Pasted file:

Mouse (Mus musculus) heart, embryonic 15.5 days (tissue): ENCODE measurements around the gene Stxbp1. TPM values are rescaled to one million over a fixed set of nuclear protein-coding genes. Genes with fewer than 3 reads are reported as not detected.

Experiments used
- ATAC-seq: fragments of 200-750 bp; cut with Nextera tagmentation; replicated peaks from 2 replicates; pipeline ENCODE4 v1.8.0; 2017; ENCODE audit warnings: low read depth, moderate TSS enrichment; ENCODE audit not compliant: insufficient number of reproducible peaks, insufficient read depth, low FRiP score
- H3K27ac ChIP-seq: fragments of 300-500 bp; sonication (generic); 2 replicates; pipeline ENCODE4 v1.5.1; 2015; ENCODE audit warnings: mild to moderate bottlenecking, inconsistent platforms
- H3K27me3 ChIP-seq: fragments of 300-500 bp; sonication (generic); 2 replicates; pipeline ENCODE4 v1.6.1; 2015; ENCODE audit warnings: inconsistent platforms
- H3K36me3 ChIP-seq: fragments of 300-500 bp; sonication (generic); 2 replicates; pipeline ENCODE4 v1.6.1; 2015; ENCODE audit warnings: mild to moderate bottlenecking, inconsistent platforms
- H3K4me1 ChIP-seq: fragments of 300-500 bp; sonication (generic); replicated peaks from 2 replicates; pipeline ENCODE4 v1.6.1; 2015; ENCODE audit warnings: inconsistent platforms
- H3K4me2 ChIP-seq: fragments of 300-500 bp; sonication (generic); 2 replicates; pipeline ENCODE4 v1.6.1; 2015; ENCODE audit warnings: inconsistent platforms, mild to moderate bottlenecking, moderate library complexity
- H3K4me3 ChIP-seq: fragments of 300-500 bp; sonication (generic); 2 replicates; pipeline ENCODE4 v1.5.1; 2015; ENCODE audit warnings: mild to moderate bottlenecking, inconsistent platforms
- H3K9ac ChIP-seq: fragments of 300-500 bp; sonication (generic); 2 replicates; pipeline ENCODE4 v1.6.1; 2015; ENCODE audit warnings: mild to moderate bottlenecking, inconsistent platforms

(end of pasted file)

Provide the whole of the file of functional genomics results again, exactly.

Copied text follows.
Mouse (Mus musculus) heart, embryonic 15.5 days (tissue): ENCODE measurements around the gene Stxbp1. TPM values are rescaled to one million over a fixed set of nuclear protein-coding genes. Genes with fewer than 3 reads are reported as not detected.

Experiments used
- ATAC-seq: fragments of 200-750 bp; cut with Nextera tagmentation; replicated peaks from 2 replicates; pipeline ENCODE4 v1.8.0; 2017; ENCODE audit warnings: low read depth, moderate TSS enrichment; ENCODE audit not compliant: insufficient number of reproducible peaks, insufficient read depth, low FRiP score
- H3K27ac ChIP-seq: fragments of 300-500 bp; sonication (generic); 2 replicates; pipeline ENCODE4 v1.5.1; 2015; ENCODE audit warnings: mild to moderate bottlenecking, inconsistent platforms
- H3K27me3 ChIP-seq: fragments of 300-500 bp; sonication (generic); 2 replicates; pipeline ENCODE4 v1.6.1; 2015; ENCODE audit warnings: inconsistent platforms
- H3K36me3 ChIP-seq: fragments of 300-500 bp; sonication (generic); 2 replicates; pipeline ENCODE4 v1.6.1; 2015; ENCODE audit warnings: mild to moderate bottlenecking, inconsistent platforms
- H3K4me1 ChIP-seq: fragments of 300-500 bp; sonication (generic); replicated peaks from 2 replicates; pipeline ENCODE4 v1.6.1; 2015; ENCODE audit warnings: inconsistent platforms
- H3K4me2 ChIP-seq: fragments of 300-500 bp; sonication (generic); 2 replicates; pipeline ENCODE4 v1.6.1; 2015; ENCODE audit warnings: inconsistent platforms, mild to moderate bottlenecking, moderate library complexity
- H3K4me3 ChIP-seq: fragments of 300-500 bp; sonication (generic); 2 replicates; pipeline ENCODE4 v1.5.1; 2015; ENCODE audit warnings: mild to moderate bottlenecking, inconsistent platforms
- H3K9ac ChIP-seq: fragments of 300-500 bp; sonication (generic); 2 replicates; pipeline ENCODE4 v1.6.1; 2015; ENCODE audit warnings: mild to moderate bottlenecking, inconsistent platforms